Domesday Book

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Synonyms for Domesday Book

record of a British census and land survey in 1085-1086 ordered by William the Conqueror

References in periodicals archive ?
Together with other ancient surveys that assisted financial accountability, the Roman tax census during the four centuries following Emperor Augustus and the ecclesiastical polyptychs of the 8th and 9th centuries which were used for tax and accounting purposes, the Domesday Survey occupies a landmark position in accounting history.
The survey, which has become known as the Domesday Survey, was ordered by William (the Conqueror), King of England.
By the time of the Domesday survey they had certainly succeeded in cornering a sizeable share of the industry.
The nearby village of Lapworth was once in the Forest of Arden and known as Hlappawurthin or Lappawurthin as far back as 816; in the Domesday Survey of 1086 it was recorded as Lapeforde.
html) says: "In the Domesday survey of 1086 the name of the settlement appeared as Hitune, meaning literally 'High Town' and was held, together with the manor of Torboc (Tarbock), by a local lord named Dot.
In the Domesday Survey of 1086 is it is recorded as Lapeforde, though this name is never used again as it gradually evolved into its present incarnation.
Another major achievement of William the Conqueror, besides victory at Hastings, was the Domesday Survey of his new-won lands.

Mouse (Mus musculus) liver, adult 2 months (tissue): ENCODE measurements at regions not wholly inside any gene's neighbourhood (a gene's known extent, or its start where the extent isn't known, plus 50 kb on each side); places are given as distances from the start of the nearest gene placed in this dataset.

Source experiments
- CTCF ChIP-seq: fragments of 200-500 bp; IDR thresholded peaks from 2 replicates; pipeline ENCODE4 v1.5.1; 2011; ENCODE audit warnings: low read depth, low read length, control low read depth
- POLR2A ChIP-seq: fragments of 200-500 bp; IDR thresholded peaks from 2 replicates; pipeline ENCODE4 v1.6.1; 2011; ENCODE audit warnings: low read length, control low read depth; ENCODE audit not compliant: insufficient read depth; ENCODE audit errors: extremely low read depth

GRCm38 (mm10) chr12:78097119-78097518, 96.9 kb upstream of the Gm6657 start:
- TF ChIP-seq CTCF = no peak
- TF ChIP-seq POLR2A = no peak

BISHOP'S ITCHINGTON was called "Icentone" in the Domesday survey, taken from the Saxon word meaning the 'tun' or settlement on the river Itchen.
The three storey mill was featured in the 1086 Domesday survey and was used to grind the .
The Domesday survey of 1086 noted that the original 'Tarboc' Manor - the name has varied throughout history before settling at Tarbock in the late 17th century - was one of those held by the Saxon Thane Dot.
Lady Godiva, who in legend rode naked through the streets of mediaeval Coventry, was recorded in the Domesday Survey in 1086 as the owner of Bellbroughton.
Mentioned in the Domesday survey, two onceinaccessible areas can still be explored - one, a small chamber which provides picturesque views from round-headed windows and the other, a lessthan-picturesque medieval toilet.
AS one of the eight ``hundreds'' of Lancashire, West Derby was far more important than the little hamlet of Liverpool ignored by the Domesday survey.